New Customers Save $20 off $50+* with code NOVNEW20
New Customers Save $20* with code NOVNEW20
*Order must be placed by 11/19/2017. New customers only. The $20 discount is given for a single order with a minimum of $50 excluding shipping and tax. Items with pricing ending in .97 are excluded and will not count toward the minimum required. Discount does not apply to corporate orders, gift certificates, or StewardShip membership fees. No other promotion codes, coupon codes or corporate discounts may be applied to order.
Migration Anderson Valley Pinot Noir (375ML half-bottle) 2008
Embodying the lush elegance of cool-climate California winegrowing, Migration's exploration of the great Burgundian varietals began in Anderson Valley where Duckhorn Wine Company cultivates four estate Pinot Noir vineyards, spanning 207 vine acres. Shaped by the valley's cool nights, fog-shrouded mornings and mild, sunny afternoons, this world-class fruit became the core of Migration's stylistic identity — producing sophisticated wines with abundant fruit and bright acidity.
Building on what Migration had already achieved with Pinot Noir, making Chardonnay in a similar style became a natural next step. In 2008, Migration produced its first Chardonnay, using fruit from elite vineyard sources in the Russian River Valley. Representing the first Chardonnay in Duckhorn Wine Company's 30-year history, this highly anticipated wine was released in the spring of 2010, and along with the Anderson Valley Pinot Noir, will form the cornerstone of the Migration portfolio.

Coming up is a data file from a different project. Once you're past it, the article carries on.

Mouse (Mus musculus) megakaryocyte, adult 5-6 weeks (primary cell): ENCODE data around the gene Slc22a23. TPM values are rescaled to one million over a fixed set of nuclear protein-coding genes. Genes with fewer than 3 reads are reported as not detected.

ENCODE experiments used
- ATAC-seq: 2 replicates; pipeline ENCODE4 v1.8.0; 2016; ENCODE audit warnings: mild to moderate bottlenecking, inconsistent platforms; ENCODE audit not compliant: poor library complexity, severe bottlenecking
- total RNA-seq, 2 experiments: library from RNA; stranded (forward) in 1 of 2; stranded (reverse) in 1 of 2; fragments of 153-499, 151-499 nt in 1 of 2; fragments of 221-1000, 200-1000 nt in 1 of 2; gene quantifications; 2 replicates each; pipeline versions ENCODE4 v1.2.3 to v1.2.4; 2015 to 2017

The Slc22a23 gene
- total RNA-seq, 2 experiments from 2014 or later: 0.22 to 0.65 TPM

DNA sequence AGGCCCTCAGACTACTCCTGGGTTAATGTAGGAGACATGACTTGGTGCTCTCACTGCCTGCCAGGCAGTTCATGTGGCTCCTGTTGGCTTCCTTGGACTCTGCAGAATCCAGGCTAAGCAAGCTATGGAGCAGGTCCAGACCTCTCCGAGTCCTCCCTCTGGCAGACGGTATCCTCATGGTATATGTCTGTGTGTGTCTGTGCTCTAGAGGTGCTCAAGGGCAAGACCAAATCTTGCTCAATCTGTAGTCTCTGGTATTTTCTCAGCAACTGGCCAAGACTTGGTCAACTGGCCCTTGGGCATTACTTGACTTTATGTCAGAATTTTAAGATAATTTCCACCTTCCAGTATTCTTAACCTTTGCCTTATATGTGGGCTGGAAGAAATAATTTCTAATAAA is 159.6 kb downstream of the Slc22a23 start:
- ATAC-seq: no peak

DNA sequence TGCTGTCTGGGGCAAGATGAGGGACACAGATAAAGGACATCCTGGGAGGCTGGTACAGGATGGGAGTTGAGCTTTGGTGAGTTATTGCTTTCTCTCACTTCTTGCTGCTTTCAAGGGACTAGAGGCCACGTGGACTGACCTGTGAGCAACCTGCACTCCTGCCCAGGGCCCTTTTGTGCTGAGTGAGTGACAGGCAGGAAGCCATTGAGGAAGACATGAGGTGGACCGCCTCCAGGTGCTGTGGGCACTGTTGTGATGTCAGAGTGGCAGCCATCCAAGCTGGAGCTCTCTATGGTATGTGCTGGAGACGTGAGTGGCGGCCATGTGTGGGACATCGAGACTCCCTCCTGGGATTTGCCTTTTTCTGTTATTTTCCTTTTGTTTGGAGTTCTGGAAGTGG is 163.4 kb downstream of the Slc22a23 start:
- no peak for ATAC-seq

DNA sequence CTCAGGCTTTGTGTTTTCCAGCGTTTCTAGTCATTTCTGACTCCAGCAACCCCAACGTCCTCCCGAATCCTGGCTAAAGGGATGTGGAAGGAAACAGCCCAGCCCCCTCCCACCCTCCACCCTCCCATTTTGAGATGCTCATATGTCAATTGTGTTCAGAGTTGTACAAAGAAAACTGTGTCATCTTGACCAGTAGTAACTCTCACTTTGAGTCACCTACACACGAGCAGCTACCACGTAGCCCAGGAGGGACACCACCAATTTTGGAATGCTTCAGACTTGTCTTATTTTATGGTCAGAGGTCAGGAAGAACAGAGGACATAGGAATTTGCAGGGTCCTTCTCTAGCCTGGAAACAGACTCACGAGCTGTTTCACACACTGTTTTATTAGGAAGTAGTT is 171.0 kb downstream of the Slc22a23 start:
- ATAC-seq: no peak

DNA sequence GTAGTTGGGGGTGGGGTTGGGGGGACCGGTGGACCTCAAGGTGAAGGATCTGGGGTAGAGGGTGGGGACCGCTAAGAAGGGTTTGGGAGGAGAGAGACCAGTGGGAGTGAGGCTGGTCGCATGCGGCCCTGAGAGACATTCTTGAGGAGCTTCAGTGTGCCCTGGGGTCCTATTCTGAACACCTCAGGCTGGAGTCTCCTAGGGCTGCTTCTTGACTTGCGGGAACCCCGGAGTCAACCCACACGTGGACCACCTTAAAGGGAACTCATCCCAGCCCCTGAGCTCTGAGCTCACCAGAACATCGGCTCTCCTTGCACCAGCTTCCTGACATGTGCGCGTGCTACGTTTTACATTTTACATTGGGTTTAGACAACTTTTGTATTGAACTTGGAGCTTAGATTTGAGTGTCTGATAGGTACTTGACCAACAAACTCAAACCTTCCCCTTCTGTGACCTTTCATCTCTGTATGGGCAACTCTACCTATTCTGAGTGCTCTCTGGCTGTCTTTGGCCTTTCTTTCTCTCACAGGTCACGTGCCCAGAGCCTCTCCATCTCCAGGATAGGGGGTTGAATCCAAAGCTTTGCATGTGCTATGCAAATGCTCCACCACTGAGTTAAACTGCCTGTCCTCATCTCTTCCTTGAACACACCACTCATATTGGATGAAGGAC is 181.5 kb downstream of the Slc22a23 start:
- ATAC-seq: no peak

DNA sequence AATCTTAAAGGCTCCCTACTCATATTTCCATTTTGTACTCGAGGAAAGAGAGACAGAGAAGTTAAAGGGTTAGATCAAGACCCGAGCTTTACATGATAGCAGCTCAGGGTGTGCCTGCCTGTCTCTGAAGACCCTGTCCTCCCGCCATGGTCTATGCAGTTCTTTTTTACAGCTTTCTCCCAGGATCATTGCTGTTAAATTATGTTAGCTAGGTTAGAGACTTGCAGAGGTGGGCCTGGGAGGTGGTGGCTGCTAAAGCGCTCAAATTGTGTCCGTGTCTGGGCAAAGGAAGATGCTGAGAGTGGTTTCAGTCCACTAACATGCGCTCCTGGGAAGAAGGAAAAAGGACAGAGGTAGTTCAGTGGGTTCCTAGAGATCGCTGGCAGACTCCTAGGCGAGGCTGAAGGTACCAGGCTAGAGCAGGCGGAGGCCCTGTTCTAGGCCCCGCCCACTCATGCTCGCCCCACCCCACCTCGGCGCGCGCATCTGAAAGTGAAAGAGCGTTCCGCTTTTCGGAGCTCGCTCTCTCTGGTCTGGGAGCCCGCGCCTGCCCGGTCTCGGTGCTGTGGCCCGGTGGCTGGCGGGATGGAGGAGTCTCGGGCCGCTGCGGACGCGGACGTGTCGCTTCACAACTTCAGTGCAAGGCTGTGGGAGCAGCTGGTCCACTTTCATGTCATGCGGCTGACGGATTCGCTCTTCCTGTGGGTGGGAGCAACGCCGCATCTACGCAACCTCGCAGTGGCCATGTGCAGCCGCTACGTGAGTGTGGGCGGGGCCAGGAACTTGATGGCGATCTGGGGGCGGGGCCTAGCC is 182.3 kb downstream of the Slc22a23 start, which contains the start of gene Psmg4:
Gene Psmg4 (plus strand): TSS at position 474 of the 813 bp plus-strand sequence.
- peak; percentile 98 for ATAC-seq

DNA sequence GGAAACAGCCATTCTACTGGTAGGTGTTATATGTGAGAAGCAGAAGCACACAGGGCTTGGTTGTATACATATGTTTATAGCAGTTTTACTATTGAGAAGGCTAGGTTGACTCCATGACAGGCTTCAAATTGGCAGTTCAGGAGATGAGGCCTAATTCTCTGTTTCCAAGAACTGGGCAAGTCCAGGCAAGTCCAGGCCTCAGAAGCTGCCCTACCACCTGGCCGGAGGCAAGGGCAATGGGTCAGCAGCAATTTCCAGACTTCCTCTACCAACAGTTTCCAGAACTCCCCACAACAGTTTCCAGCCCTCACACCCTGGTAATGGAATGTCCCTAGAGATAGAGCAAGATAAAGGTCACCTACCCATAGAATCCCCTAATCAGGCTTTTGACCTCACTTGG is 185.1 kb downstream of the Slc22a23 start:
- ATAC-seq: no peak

Today, guided by winemaker Neil Bernardi — a cool-climate Pinot Noir and Chardonnay specialist — Migration has taken flight. Defined by the idea of movement, Migration is dedicated to going beyond its original home and exploring Pinot Noir and Chardonnay from California's finest cool-climate appellations. "Traditionally at Duckhorn Wine Company," says Neil, "the character of a particular wine is deeply connected to a specific place or region. Migration offers a different paradigm. We are starting with a clearly defined style and exploring how that style can be expressed in different winegrowing regions, which is a fascinating prospect."
Named “Oenotria” by the ancient Greeks for its abundance of grapevines, Italy has always had a culture that is virtually inextricable from wine. Wine grapes are grown just about everywhere throughout the country—a long and narrow boot-shaped peninsula extending into the Mediterranean and Adriatic Seas. The defining geographical feature of the country is the Apennine Mountain range, extending from Liguria in the north to Calabria in the south. The island of Sicily nearly grazes the toe of Italy’s boot, while Sardinia lies to the country’s west. Climate varies significantly throughout the country, with temperature being somewhat more dependent on elevation than latitude, though it is safe to generalize that the south is warmer. Much of the highest quality viticulture takes place on gently rolling, picturesque hillsides.
Italy boasts more indigenous varieties than any other country—between 500 and 800, depending on whom you ask—and most wine production relies upon these native grapes. In some regions, international varieties have worked their way in, but their use is declining in popularity, especially as younger growers begun to take interest in rediscovering forgotten local specialties. Sangiovese is the most widely planted variety in the country, reaching its greatest potential in parts of Tuscany. Nebbiolo is the prized grape of Piedmont in the northwest, producing singular and age-worthy wines at its best. Other important varieties include Montepulciano, Trebbiano, Barbera, Nero d’Avola, and of course, Pinot Grigio.